•    If you are pregnant or think you might be soon, talk to a doctor or your local health department about being tested for HIV. If you share HIV, drug treatments are available to help you and they can reduce the chance of passing HIV to your baby.
How do I know if I have HIV or AIDS?

You might have HIV and still feel perfectly healthy. The only way to know for sure if you are infected or not is to be tested. Talk with a knowledgeable health care provider or counselor both before and after you are tested. You can go to your doctor or health department for testing. To find out where to go in your area for HIV counseling and testing, call your local health department or the CDC INFO, at 1-800-CDC-INFO (232-4636).

Your doctor or health care provider can give you a confidential HIV test. The information on your HIV test and test results are confidential, as is your other medical information. This means it can be shared only with people authorized to see your medical records. You can ask your doctor, health care provider, or HIV counselor at the place you are tested to explain who can obtain this information. For example, you may want to ask whether your insurance company could find out your HIV status if you make a claim for health insurance benefits or apply for life insurance or disability insurance.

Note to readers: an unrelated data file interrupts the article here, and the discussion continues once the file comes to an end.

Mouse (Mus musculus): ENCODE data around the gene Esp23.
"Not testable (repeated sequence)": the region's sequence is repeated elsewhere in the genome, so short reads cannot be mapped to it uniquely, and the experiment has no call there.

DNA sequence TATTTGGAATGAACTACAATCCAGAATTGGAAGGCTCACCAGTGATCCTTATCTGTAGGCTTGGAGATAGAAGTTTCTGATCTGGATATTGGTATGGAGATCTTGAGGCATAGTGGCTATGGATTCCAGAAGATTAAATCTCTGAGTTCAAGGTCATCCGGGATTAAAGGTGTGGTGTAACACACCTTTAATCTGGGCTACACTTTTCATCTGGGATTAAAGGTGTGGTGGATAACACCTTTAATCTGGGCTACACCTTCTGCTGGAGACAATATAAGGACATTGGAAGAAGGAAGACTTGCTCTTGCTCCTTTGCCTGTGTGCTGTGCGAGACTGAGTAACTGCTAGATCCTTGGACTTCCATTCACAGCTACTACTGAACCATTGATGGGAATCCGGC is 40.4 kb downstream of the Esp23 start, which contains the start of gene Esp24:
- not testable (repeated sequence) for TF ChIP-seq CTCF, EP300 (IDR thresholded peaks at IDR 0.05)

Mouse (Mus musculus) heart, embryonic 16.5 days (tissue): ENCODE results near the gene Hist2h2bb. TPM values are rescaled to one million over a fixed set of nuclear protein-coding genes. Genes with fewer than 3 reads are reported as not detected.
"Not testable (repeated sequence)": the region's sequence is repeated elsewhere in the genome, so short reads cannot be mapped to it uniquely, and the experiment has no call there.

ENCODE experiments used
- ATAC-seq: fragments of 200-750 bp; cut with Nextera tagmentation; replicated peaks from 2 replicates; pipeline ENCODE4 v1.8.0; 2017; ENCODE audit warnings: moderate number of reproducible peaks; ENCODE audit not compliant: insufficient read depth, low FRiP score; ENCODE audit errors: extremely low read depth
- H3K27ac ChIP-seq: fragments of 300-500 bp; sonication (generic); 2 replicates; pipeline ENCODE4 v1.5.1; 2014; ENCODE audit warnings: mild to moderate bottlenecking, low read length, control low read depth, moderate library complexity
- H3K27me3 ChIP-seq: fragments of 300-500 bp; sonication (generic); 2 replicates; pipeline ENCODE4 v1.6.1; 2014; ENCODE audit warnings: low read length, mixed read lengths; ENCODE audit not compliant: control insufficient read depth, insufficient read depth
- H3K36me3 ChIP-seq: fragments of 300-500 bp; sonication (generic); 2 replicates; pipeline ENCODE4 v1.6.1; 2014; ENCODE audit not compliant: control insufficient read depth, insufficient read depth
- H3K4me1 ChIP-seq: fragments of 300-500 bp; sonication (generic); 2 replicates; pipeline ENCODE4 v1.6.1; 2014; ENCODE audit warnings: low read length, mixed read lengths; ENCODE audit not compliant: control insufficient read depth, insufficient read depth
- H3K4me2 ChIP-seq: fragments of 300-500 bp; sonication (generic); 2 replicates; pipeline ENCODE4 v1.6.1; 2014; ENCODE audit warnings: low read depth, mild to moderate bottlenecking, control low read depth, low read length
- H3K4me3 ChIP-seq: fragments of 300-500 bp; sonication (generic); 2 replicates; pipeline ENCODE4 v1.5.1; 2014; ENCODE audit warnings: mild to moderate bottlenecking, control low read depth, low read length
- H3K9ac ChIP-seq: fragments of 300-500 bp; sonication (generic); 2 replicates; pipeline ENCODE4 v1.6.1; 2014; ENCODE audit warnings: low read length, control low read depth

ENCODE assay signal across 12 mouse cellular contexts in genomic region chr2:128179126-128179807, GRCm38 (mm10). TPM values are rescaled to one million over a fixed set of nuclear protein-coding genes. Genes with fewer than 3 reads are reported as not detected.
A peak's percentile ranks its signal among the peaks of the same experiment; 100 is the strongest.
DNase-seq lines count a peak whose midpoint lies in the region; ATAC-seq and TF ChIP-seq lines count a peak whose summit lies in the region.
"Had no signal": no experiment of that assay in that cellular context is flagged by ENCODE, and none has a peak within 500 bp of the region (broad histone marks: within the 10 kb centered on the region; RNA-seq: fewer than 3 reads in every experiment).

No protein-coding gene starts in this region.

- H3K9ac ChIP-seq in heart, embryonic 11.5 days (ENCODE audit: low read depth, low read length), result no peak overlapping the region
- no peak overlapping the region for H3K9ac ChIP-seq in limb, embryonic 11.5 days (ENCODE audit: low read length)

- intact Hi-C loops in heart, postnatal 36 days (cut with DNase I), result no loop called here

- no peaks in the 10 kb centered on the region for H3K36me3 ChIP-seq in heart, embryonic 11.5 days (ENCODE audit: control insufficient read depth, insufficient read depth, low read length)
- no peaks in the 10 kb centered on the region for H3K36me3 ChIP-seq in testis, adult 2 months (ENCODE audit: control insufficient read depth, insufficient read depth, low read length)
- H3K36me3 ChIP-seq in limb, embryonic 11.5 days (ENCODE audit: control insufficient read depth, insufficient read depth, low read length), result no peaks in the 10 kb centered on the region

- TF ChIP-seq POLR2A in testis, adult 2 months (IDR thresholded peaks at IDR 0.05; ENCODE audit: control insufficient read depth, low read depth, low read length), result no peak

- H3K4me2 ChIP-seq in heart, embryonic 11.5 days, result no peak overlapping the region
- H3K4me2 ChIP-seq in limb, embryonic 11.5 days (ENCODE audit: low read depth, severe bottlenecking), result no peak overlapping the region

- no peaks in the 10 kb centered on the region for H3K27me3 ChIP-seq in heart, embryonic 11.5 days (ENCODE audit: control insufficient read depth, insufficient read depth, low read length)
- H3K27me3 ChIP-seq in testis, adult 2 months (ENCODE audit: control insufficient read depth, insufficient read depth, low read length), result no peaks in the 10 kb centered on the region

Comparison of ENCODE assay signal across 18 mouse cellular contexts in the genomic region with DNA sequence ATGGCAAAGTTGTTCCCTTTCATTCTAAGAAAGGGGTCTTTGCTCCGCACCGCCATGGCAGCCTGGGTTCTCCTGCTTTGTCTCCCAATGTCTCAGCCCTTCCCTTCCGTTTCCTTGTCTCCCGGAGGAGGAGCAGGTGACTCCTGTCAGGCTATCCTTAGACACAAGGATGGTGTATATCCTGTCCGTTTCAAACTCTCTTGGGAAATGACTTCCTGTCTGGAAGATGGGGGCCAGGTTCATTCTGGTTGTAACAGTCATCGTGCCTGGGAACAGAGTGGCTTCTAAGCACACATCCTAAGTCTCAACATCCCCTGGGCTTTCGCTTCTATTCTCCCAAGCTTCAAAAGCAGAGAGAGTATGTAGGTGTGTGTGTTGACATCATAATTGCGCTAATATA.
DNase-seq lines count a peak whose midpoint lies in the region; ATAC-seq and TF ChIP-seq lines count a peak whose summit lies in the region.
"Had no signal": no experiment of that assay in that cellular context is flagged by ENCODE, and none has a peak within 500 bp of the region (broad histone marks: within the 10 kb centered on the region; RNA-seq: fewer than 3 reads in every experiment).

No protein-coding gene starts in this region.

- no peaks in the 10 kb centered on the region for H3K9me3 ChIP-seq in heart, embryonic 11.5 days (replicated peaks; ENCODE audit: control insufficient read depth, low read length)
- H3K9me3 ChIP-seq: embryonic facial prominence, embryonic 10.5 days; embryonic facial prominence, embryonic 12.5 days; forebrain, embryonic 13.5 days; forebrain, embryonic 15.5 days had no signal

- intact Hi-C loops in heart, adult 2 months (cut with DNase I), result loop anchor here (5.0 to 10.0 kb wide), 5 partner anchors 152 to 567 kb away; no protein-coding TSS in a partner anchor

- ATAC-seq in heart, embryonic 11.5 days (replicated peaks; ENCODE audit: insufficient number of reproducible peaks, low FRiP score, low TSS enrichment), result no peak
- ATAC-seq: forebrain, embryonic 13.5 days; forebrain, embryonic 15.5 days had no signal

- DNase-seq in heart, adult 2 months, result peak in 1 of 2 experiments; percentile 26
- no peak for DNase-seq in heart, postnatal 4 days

CDC recommends that everyone know their HIV status. How often you should an HIV test depends on your circumstances. If you have never been tested for HIV, you should be tested. CDC recommends being tested at least once a year if you do things that can transmit HIV infection, such as:

•    injecting drugs or steroids with used injection equipment
•    having sex for money or drugs
•    having sex with an HIV infected person
•    having more than one sex partner since your HIV test
•    having a sex partner who has had other sex partners since your last HIV test.

If you have been tested for HIV and the result is negative and you never do things that might transmit
In many states, you can be tested anonymously. These tests are usually given at special places known as anonymous testing sites. When you get an anonymous HIV test, the testing site records only a number or code with the test result, not your name. A counselor gives you this number at the time your blood, saliva, or urine is taken for the test, then you return to the testing site (or perhaps call the testing site, for example with home collection kits) and give them your number or code to learn the results of your test.